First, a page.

Hard Cases Make Bad Law
If one’s stand on a political or social issue is principled, then it ought to be maintained even when it is emotionally difficult to do so, and in the case of Pat Baker, it is certainly difficult.
Baker was recently diagnosed with terminal lung cancer, and she is now spending her days advocating for a change in law that would make the woman whom she married in Massachusetts in 2005 eligible for survivor benefits through Social Security:
“I worked for those benefits. And when I say worked, I worked hard. You name it, it’s happened. I’ve found inmates hanging; I’ve found inmates dead from suicide. I’ve been traumatized mentally and physically, only to get to this point in my life when I’m terminally ill … and I find out my wife is being begrudged $1,861 a month,” Baker said.
The circumstances highlight both the rationale for the survivor benefits and the risk in expanding marriage to same-sex couples. On the first count, throughout most of the time that Social Security has been around (and even more of the time before it was), it was understood that, typically, one spouse had been less active economically and more active domestically. Depriving the non-working spouse of retirement benefits because the working spouse had died ignored the very notion of marriage as a means of creating a single entity of two people, who then spend their lives working as a team, particularly with the activity of raising children.
To be sure, frequent divorce and remarriage has decreased the confidence with which such assumptions can be made, but the cultural understanding of marriage is still very much intact, and our society should be looking to bolster it, not modify it further.
It’s quite predictable that allowing two people of the same sex to marry and, thereby, gain the benefits of spouses will change the culture of the institution. Why, for one, would it not become common for marriage to develop into a relationship for late-life companions, even if they are only what used to be known as “friends”? The incentive to pair up for the purpose of maximizing retirement and other benefits would be tremendous. If that’s something that we want to encourage — and there are definitely worthy arguments for it — then why have any restrictions at all, such as those against marrying near kin and multiple people?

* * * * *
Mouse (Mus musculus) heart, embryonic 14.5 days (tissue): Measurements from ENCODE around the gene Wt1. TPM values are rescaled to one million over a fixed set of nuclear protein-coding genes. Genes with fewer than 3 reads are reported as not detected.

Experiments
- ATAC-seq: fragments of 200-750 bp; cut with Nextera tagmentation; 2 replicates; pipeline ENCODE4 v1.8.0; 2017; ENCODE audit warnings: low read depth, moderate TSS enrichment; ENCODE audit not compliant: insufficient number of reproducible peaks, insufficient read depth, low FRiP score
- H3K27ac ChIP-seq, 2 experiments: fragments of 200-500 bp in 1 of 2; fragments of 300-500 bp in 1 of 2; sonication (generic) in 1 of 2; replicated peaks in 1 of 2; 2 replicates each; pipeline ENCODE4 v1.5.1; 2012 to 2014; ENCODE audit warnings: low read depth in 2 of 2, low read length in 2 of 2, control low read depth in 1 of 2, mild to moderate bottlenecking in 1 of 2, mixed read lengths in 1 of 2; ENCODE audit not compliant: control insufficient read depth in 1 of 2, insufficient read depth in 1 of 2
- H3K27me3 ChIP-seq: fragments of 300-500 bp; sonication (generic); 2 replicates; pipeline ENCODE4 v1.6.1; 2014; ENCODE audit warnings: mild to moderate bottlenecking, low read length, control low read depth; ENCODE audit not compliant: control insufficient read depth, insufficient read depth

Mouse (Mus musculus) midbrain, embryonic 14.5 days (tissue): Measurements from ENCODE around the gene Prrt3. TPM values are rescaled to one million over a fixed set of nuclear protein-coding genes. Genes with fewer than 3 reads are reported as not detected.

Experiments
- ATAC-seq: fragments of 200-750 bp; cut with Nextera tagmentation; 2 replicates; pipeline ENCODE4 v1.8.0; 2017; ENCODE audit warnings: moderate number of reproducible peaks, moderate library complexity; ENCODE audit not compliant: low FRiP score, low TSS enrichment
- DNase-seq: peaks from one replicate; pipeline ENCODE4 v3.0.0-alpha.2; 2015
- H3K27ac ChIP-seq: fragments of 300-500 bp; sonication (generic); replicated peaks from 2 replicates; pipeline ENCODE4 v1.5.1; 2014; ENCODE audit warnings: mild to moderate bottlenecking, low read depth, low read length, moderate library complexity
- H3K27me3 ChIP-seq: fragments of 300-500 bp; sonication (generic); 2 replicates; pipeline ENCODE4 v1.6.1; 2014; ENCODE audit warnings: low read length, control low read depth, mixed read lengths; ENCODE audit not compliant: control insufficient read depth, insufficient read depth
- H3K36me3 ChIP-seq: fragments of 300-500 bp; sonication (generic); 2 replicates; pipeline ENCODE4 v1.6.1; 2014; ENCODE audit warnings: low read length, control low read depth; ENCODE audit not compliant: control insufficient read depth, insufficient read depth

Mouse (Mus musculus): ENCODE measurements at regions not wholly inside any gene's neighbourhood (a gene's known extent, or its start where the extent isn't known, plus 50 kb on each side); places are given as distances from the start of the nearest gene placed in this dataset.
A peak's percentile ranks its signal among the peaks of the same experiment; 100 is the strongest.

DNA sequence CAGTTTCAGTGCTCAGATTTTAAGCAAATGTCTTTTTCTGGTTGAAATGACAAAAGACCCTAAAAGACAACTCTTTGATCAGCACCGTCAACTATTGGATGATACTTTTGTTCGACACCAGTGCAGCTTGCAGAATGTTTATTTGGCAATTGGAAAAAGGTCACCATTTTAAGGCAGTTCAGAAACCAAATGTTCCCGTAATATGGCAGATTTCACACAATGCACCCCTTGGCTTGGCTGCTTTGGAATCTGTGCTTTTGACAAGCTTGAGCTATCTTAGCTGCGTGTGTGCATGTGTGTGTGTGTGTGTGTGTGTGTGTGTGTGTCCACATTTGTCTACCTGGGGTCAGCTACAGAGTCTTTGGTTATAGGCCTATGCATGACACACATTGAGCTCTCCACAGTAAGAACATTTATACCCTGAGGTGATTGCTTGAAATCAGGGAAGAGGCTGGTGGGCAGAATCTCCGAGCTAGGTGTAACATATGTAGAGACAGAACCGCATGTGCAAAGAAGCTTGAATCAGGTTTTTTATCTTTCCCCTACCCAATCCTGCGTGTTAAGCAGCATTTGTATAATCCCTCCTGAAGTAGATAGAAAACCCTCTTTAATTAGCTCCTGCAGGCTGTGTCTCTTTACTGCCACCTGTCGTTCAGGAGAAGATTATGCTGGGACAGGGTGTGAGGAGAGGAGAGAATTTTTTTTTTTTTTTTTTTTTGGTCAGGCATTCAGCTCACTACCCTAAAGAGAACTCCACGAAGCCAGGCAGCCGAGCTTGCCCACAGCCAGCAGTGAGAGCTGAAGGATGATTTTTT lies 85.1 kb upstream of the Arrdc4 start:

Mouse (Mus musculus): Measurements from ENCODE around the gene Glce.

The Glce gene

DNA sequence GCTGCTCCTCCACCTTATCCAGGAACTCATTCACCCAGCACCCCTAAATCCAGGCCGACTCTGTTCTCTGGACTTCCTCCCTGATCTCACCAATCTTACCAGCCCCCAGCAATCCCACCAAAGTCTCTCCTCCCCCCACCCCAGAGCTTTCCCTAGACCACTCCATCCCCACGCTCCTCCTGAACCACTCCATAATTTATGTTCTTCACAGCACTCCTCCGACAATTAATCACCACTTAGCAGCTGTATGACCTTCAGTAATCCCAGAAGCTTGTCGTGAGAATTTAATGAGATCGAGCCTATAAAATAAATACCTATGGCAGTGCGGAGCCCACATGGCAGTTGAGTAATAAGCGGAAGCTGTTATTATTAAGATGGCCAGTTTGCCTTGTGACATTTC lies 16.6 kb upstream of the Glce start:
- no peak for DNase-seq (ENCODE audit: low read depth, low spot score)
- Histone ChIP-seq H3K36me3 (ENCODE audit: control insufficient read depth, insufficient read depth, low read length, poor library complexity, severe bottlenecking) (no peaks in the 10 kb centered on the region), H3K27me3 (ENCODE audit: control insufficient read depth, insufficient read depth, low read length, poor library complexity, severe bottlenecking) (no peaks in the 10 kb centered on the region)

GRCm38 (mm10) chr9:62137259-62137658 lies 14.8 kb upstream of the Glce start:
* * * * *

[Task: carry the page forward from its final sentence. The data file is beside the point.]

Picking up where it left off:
Of course, as I’ve said before, if same-sex marriage were to arrive in conjunction with tighter laws against divorce, then the calculation would change. I’ve yet to find, however, an advocate for SSM who thinks that spouses shouldn’t be able to dissolve their marriages very easily.
In the specific case of Social Security, the easier solution would be to transition it toward a defined-contribution plan that creates an asset capable of being bequeathed.
“then why have any restrictions at all, such as those against marrying near kin and multiple people?”
That’s actually a good question, as far as I’m concerned.
If the government ONLY issued ‘civil unions’ between ‘two or more people’, it would open up possibilities for all sorts of arrangements, maximizing freedom. Obviously, you’d want to tweak the benefit structures of society to prevent fraud, but that should be trivial.
Who would decide what is fraud? We can’t even figure that one out when it comes to immigration.
Well, I like the idea of 401k-style personal defined contribution plans. I also like the idea of using some sort of taxation stick/carrot combo to encourage companies to supply a hefty match on it. Mostly I like the idea of doing it state-by-state, so we can see what variations have the best outcomes.
If three gay brothers are ‘civilly united’ to each other and want to pass their 401k around, who am I to say they can’t? I couldn’t care less.